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Trend to End Youth Solitary Confinement Alive in WA Legislature

Solitary confinement can have detrimental effects on the developing brains of young people, studies have found. (karenfoleyphoto/Adobe Stock)
Solitary confinement can have detrimental effects on the developing brains of young people, studies have found. (karenfoleyphoto/Adobe Stock)
January 27, 2020

OLYMPIA, Wash. -- A bill to end solitary confinement for young people in Washington state jails and detention facilities is making its way through the State Legislature.

The practice has come under increased scrutiny across the country, including from the American Academy of Child and Adolescent Psychiatry. The group says that it can lead to depression, anxiety and even psychosis.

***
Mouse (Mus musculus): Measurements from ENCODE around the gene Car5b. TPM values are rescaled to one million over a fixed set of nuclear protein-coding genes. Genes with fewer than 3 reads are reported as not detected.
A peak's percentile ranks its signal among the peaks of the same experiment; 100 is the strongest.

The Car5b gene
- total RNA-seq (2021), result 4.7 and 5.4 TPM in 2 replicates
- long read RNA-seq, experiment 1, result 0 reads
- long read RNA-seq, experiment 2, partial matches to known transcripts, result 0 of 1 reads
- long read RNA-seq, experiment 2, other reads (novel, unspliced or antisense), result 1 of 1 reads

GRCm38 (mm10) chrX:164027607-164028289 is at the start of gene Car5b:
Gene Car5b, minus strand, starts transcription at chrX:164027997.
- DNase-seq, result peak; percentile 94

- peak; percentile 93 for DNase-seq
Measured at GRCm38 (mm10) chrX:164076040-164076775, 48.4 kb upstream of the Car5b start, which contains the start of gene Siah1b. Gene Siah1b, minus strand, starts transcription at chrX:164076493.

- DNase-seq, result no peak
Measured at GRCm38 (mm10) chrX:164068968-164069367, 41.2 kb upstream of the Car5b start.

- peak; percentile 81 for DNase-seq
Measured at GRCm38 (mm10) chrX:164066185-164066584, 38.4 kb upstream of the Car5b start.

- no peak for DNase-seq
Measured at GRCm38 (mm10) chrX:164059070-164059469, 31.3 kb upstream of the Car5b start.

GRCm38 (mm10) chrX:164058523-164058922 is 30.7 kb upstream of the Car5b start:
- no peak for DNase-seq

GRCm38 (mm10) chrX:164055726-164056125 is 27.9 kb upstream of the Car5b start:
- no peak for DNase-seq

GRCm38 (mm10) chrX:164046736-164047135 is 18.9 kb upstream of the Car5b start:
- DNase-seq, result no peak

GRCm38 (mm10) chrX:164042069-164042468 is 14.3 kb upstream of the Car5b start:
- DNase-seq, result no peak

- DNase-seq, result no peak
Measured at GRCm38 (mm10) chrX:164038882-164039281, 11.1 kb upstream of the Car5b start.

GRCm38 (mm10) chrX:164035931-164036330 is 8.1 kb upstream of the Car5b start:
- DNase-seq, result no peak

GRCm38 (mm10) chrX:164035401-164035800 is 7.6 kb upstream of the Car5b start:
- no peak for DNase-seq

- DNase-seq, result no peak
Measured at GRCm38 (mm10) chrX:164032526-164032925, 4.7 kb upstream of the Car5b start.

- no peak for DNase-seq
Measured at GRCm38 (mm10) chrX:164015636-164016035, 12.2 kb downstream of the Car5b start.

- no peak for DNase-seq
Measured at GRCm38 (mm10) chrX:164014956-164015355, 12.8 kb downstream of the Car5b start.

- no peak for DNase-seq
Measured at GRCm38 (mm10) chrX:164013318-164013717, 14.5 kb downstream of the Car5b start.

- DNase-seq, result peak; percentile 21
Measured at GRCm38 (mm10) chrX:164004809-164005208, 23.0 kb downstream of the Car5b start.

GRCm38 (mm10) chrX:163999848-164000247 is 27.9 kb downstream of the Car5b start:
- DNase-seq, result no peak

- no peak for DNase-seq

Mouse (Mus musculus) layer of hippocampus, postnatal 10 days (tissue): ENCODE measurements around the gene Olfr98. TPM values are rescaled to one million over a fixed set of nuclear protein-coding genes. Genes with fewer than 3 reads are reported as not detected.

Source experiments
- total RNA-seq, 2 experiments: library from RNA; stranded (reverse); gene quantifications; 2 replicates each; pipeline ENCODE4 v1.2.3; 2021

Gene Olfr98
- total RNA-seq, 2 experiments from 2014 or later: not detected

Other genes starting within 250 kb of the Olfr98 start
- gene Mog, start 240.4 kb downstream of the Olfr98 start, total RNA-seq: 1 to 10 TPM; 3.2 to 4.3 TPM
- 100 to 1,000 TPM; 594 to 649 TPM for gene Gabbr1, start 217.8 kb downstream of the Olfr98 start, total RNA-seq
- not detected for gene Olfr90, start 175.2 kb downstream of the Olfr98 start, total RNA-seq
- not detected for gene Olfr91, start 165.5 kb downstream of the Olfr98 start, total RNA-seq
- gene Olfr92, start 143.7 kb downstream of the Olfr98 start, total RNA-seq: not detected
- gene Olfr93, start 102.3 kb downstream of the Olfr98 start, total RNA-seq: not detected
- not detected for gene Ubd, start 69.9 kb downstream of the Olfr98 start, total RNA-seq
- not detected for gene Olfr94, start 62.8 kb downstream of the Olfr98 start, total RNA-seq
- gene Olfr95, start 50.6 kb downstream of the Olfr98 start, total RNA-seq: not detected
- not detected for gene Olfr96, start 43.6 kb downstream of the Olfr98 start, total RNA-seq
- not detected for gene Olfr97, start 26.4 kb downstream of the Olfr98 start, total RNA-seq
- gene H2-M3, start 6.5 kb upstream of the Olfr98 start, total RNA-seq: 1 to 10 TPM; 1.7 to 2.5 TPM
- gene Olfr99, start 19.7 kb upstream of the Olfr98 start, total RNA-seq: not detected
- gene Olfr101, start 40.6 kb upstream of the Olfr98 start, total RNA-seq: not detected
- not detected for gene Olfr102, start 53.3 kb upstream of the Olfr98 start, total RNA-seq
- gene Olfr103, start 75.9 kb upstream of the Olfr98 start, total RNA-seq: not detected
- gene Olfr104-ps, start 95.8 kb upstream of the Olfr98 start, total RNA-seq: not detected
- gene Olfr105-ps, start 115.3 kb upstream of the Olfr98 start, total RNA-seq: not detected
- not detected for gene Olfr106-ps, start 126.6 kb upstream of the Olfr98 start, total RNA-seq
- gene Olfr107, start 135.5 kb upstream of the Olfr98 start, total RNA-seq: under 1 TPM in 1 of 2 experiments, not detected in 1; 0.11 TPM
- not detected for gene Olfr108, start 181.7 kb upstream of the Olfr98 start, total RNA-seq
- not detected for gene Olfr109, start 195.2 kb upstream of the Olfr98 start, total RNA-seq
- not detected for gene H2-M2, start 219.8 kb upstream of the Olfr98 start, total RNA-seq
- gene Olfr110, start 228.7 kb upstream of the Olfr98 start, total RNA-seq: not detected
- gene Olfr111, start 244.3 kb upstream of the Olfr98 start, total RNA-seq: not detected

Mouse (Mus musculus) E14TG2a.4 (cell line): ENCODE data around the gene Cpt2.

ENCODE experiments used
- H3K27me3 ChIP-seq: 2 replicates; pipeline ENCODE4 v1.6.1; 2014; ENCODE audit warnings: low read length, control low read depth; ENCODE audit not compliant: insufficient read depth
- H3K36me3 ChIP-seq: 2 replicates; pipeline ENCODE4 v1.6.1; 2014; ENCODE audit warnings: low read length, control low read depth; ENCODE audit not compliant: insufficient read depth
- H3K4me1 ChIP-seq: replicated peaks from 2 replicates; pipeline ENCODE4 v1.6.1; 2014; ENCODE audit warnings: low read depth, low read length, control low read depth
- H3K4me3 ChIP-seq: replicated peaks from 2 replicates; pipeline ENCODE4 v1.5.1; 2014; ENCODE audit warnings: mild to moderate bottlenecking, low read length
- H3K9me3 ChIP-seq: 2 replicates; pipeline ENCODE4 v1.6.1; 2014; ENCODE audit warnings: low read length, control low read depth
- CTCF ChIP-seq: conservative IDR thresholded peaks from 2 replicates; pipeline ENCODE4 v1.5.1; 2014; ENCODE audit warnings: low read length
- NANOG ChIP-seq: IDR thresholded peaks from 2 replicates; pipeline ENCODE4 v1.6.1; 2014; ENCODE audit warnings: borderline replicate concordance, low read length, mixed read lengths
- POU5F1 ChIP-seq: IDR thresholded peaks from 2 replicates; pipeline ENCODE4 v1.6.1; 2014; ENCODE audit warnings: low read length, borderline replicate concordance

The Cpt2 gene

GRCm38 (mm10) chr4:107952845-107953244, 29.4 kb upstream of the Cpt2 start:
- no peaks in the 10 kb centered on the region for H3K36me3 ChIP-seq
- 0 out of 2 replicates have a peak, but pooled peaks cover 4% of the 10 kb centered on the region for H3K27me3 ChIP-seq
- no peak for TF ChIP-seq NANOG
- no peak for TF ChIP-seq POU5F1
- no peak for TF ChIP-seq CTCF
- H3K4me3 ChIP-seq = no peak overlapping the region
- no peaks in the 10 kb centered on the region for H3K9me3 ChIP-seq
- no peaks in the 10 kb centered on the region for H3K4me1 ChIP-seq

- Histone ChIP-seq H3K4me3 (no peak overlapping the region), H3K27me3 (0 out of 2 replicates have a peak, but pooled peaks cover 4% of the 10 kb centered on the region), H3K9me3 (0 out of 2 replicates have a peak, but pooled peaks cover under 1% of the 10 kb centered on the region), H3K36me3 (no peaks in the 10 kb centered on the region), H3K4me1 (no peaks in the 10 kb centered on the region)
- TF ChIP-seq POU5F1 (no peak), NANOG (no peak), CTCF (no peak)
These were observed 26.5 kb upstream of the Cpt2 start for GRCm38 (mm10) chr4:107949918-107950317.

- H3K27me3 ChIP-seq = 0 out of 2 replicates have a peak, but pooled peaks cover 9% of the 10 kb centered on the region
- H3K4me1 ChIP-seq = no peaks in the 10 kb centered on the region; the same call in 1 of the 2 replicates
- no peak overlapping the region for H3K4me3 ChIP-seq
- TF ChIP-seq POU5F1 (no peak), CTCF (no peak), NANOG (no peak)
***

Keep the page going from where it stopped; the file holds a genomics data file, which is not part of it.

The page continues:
The legislation comes at the request of the attorney general, and its prime sponsor in the House is Rep. Strom Peterson.

"For decades, it was thought that this would be a good way to calm somebody down or get somebody to change their behavior -- when in fact, that kind of isolation creates such anxiety and such psychological trauma that they're often more violent or more reactive when they come out, instead of less," Peterson points out.

Bans or limits on youth solitary confinement have passed in red and blue states across the country, including California and Texas.

Last week, the Human Services and Early Learning Committee recommended that the House pass the bill.

Peterson says there's broad support for the legislation, including from people in law enforcement.

"People want to make sure that our young people are taken care of so, when they reenter society, that they're reentering as healthy and productive human beings," he states. "And that we're also, in the short term, protecting the staff that are working at these juvenile facilities."

Peterson says he would also like to address solitary confinement of adults in prison.

Eric Tegethoff, Public News Service - WA